Monday, February 03, 2014
His Last Vow
Certainly, this was the most plot driven episode of the lot. Where "The Empty Hearse" and "The Sign of Three" only carved out a handful of minutes for a traditional mystery, "His Last Vow" was predominately about the emergence of Sherlock's new heir apparent to the supervillain role, Charles Augustus Magnussen. Much of his introduction worked. He was oily, unlikeable, and as played by actor Lars Mikkelsen, took command of the screen whenever he appeared.
But that said, the character's actual villainy was less clear. While his threat to control people was clear enough, the fact that we never actually saw an example of him exploiting his information by actually carrying out any threat against someone made him feel all bark and no bite. You had to reach back into "The Empty Hearse" for an example of him actually doing anything, when he was responsible for almost burning Watson alive -- and yet his confession here that he never would have actually let Watson die seemed to undermine that. It simply fell to Sherlock to tell us all how much we should hate Magnussen, and the choice of words he used in doing so illustrated another reason why Magnussen wasn't quite a satisfying villain. Sherlock called him "the Napoleon of blackmail," which certainly seems like a downgrade from "the Napoleon of crime" -- all crime -- that was Moriarty.
I was alarmed at first at the plot twist regarding Watson's new wife Mary. I'd enjoyed so much how the character had fit into the show in the previous two episodes that the revelation here that she was some sort of "bad guy" made me feel like the writers had made a misstep. Fortunately, there was more to this change-up than met the eye. It wasn't about making Mary a new villain for Holmes and Watson, but about serving up another devastating emotional blow to Watson -- and brilliantly showing him rise above it. (Stellar work by Martin Freeman, by the way.)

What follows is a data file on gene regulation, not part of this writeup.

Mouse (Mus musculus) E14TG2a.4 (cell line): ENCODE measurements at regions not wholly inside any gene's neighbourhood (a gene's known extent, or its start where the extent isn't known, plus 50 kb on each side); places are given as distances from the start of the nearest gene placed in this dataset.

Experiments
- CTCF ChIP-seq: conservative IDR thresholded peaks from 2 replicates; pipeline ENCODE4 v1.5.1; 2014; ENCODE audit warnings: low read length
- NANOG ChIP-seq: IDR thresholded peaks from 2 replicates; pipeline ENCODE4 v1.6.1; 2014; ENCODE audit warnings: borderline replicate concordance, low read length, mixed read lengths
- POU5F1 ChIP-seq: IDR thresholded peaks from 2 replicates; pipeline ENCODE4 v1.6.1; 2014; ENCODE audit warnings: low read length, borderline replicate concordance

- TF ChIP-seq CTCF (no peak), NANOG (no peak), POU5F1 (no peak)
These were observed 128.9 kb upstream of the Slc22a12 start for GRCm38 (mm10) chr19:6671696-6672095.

Of course, an even bigger character moment was in store for Sherlock. The whole episode -- and really, this whole batch of three episodes -- was leading up to this. Sherlock had encountered a problem that had no resolution in cleverness or deduction. He'd spoken of thinking about murder before, as a mental exercise. And now he committed one in reality, gunning down Magnussen in cold blood. It was a shame to lose the new supervillain before he'd even really gotten started, but in service of such a game-changing moment for Holmes? Probably the right choice.
As they were shipping Holmes off to eastern Europe at the end of the episode, it felt false to me. The show had done cliffhangers -- and damn good ones -- at the ends of both previous series. It seemed like the writers were reaching here to try to do the same thing. But then came the twist to save it, as Moriarty literally broke in right as the credits were about to roll to offer us the real cliffhanger. And perhaps it was his final question that exposed the real shortcoming of this episode, this season: "Did you miss me?" Yes. Yes, we did. Although the show was great before Moriarty showed up, it had been merely "pretty good" in this batch of episodes, after he was gone. (How telling was it that his cameo appearances during the first and last episodes were highlights of those episodes?)
The big character moments for Holmes and Watson's made "His Last Vow" enjoyable. But the misfire with Magnussen did make it a bit of a disappointment. In all, I'd say the episode was about average for this third series, which is to say I'd give it a B+. Though still very good in the grand scheme of television, this group clearly fell short of the sky-high standards set by series one and two.
But that doesn't mean I won't be looking forward to series four.